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Self Defense

Use of Self Defense in New Jersey

In the State of New Jersey as of 2008, the criminal code has been revised as to N.J.S.A. 2C:3-4, 2C:3-6 and various other parts of Chapter 3 to allow for a quote on quote “Stand Your Ground” Law. Of course these types of statutes have come under fire in the media of late based upon the untimely death of Trayvon Martin and the George Zimmerman trial that followed, but they provide an affirmative defense in certain situations to people who are forced into difficult situations.

In session, the state legislature said, “All who reside in and all who visit this State have a right to expect to be unmolested and safe within their homes, residences, and vehicles.  No person should be required, as a point of law, to surrender their personal safety or well being to the unlawful actions of a criminal, nor to needlessly retreat in the face of intrusion or attack.  It is, therefore, altogether fitting and proper, and within the public interest, to ensure that law-abiding people are justified in protecting themselves, their families, and others from intruders and attackers, and that they may do so without fear of prosecution or civil action.”

Under these statutes, it shall now be lawful to use force upon another when the actor reasonably believes that such force is immediately necessary for the purpose of protecting himself against the use of unlawful force by such another person on the present occasion. There are however some limitations to when this use of force is permissible.  For instance, in these cases, the use of force is not permissible to resist an arrest which the actor knows is being made by a member of law enforcement in the performance of his duties except that force may be employed to protect ones self if the force is unlawfully excessive. In addition, this exception does not apply to an occupier or possessor of property or by another person on his behalf, where the actor knows that the person using the force is doing so under a claim of right to protect the property, except that this limitation shall not apply if: (i) The actor is a public officer acting in the performance of his duties or a person lawfully assisting him therein or a person making or assisting in a lawful arrest; (ii) The actor has been unlawfully dispossessed of the property and is making a reentry or recaption justified by section 2C:3-6; or  (iii) The actor reasonably believes that such force is necessary to protect himself against death or serious bodily injury.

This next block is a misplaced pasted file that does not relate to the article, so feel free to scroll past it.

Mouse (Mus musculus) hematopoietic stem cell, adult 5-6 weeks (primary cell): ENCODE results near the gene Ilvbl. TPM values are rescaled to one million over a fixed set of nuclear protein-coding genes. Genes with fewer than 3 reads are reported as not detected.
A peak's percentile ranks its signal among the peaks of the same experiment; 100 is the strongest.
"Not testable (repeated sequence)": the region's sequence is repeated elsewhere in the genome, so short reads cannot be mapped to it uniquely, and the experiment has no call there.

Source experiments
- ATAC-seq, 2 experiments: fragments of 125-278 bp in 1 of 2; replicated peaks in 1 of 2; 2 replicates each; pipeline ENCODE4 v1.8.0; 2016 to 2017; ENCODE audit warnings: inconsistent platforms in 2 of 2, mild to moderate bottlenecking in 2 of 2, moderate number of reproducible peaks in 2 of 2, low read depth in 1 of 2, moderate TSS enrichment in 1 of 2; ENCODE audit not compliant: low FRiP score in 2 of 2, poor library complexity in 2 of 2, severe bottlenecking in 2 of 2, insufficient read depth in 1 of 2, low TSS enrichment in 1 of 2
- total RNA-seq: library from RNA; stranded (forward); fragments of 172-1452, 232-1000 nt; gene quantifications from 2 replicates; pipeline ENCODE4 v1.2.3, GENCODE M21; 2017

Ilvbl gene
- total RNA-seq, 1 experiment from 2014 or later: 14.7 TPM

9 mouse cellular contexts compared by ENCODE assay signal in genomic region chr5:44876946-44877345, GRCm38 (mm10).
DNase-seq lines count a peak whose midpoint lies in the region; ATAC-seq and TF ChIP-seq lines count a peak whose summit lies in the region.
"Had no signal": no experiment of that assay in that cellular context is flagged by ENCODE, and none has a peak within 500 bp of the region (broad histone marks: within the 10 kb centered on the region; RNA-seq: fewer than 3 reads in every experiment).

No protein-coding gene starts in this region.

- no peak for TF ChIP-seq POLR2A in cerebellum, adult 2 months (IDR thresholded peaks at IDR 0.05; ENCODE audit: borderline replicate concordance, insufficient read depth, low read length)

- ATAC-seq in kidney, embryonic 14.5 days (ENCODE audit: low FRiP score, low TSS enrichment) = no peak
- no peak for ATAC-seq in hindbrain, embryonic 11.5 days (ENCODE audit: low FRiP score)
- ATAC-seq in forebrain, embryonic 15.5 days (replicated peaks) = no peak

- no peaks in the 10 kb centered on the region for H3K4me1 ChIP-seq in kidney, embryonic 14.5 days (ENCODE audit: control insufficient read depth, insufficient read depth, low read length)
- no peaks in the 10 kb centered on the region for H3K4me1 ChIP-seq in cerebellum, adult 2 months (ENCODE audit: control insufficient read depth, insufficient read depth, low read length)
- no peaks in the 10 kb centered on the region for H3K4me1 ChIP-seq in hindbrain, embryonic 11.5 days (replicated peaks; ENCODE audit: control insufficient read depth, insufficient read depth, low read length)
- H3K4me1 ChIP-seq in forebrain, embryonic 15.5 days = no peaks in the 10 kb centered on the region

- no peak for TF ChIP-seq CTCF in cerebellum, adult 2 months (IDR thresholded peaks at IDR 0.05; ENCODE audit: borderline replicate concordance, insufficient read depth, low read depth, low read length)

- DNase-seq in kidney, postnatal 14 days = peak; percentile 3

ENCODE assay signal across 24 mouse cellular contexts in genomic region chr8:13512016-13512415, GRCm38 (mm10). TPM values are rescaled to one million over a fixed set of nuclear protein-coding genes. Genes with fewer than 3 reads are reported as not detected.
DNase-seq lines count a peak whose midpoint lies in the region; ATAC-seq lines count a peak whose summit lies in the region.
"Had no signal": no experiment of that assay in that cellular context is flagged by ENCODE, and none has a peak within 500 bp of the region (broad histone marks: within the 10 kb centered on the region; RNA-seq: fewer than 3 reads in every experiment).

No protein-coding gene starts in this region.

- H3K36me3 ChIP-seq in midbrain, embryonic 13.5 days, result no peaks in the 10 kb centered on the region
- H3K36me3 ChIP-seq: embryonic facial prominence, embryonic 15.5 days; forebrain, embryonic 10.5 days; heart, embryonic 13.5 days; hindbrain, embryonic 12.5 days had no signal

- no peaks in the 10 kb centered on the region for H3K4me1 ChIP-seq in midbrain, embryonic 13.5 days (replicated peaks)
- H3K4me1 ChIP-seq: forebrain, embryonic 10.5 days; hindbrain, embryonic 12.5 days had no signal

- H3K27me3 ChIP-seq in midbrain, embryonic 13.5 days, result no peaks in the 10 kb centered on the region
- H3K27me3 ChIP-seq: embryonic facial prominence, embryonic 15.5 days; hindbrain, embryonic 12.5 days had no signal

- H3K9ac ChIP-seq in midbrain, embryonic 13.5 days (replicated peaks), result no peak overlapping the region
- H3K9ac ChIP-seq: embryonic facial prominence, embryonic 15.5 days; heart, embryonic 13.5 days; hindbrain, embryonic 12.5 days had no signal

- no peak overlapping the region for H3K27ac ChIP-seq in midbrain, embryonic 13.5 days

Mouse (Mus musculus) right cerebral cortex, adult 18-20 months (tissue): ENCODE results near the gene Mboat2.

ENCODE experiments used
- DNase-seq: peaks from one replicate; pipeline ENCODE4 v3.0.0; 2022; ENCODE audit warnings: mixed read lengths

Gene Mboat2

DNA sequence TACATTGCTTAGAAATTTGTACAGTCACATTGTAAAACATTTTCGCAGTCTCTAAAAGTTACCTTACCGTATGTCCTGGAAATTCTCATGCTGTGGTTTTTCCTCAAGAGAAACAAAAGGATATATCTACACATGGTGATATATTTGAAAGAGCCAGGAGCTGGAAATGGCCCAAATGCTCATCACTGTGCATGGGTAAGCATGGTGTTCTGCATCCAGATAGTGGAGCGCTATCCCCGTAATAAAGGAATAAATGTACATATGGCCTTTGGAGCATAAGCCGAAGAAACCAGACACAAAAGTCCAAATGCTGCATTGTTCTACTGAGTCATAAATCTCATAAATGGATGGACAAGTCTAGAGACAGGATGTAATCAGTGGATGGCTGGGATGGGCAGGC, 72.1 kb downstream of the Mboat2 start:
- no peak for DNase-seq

Deadly force is rarely permissible notwithstanding the aforesaid. The use of deadly force is only justifiable if the actor reasonably believes that such force is necessary to protect himself against death or serious bodily injury.  However, even then, deadly force is not lawful if: (1) the actor, with the purpose of causing death or serious bodily harm, provoked the use of force against himself in the same encounter; or (2) the actor knows that he can avoid the necessity of using such force with complete safety by retreating or by surrendering possession of a thing to a person asserting a claim of right thereto or by complying with a demand that he abstain from any action which he has no duty to take, except that the actor is not obliged to retreat from his dwelling, unless he was the initial aggressor. In addition, a public officer justified in using force in the performance of his duties or a person justified in using force in his assistance or a person justified in using force in making an arrest or preventing an escape is not obliged to desist from efforts to perform such a duty, effect such arrest or prevent such escape because of resistance or threatened resistance by or on behalf of the person against whom such action is directed.

Lastly, it was important to the legislators making this amendment that a section be added that states that the person using force may estimate the appropriate level of force.  The key is that the person placed in this position should not have to fear recourse from someone unlawfully intruding in their home or upon their property or threatening them with force.

Pursuant to this, if you or someone you know has been charged with a crime that involves an element of stand your ground, meaning you were protecting yourself or your family from the unlawful invasion of another, then you should contact an attorney experienced at raising this affirmative defense.  At the Law Offices of Marshall, Bonus, Proetta & Oliver, we have over 100 years collective experience defending against criminal charges.  We have the experience to help you. Please do not hesitate to contact one of our Monmouth County offices today for a free consultation with an experienced attorney about the particulars of your case.

 

Related Pages & Posts:

Simple Assault

Aggravated Assault